If you know someone struggling with COVID-related illness or quarantine, show them kindness.
- Listen with compassion.
- Be present. Call, text or video chat with them to let them know you are there to support them.
- Take cues about what you can do to best support them. Ideas:
- Drop off food or drinks at their door.
- Ask if they need any items the next time you go to the store.
- Offer to run to the pharmacy for them.
- Drop off or digitally send items you know they enjoy (magazines, comic books, craft supplies, music, etc).
- Offer to do their yard work, take out their trash, or bring in their mail.
- Offer to help with their pets.
- Keep them informed with reliable news.
- Ask about finances to see if they need support.
- Help them create or maintain daily routine.
- Get creative and come up with ideas among mutual friends. Consider sending snail mail, playing online games together, watching a Netflix series together, or listening to the same audiobooks.
- Take care of yourself and your own mental health too.
Reduce your risk of being exposed to COVID in the two weeks before you travel and while traveling:
- limit the number of individuals you interact with
- limit the time and duration spent near other people
- be thoughtful about the location of interactions (outdoor is better than indoors) and
- practice the 3Ws:
- wash your hands frequently
- wear a face mask and
- wait six feet from other people.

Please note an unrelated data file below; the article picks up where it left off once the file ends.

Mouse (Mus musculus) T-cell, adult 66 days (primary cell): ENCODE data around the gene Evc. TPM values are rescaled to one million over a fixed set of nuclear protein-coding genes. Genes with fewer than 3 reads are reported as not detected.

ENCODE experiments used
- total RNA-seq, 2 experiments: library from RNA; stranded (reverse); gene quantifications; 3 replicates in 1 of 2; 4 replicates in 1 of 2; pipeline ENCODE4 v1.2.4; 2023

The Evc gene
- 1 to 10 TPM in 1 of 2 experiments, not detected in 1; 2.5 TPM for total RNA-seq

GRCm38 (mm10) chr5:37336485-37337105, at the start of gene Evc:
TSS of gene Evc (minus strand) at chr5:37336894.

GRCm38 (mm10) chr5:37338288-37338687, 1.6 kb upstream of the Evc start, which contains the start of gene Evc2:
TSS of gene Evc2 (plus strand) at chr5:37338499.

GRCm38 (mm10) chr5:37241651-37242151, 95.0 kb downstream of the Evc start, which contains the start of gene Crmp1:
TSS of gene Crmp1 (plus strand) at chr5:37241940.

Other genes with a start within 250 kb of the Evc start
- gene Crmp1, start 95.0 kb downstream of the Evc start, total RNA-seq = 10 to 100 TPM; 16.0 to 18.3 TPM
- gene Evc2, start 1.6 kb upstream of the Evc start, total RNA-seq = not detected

Take a COVID-19 test prior to departure. Free testing is offered on campus for students without symptoms nor exposure. Visit Carolina Together for details.
For international travel, Campus Health offers an International Travel Clinic which provides up-to-date COVID test requirements and travel restrictions, along with a wide range of health-related travel information.
Remember that a negative test is not a free pass to skip other precautions. Testing as a sole strategy for COVID risk reduction doesn’t work well because it can take 2-14 days for someone who is exposed to SARS-CoV-2 to develop symptoms of COVID-19. It is recommended that individuals wait until ~4-5 days after being exposed to a case of COVID-19 to get tested, since before this point, the false negative rate is high. Many situations have included people getting tested a day or two before embarking on a trip or going to an event, only to have one of the attendees become positive during or just after the event, potentially infecting many people. You should still get tested before you travel or attend gatherings. A positive test should change holiday plans; a negative test, however, only gives you information for that point in time and doesn’t mean you will remain negative after that test. Even with a negative test result, continue to wear a mask and physically distance.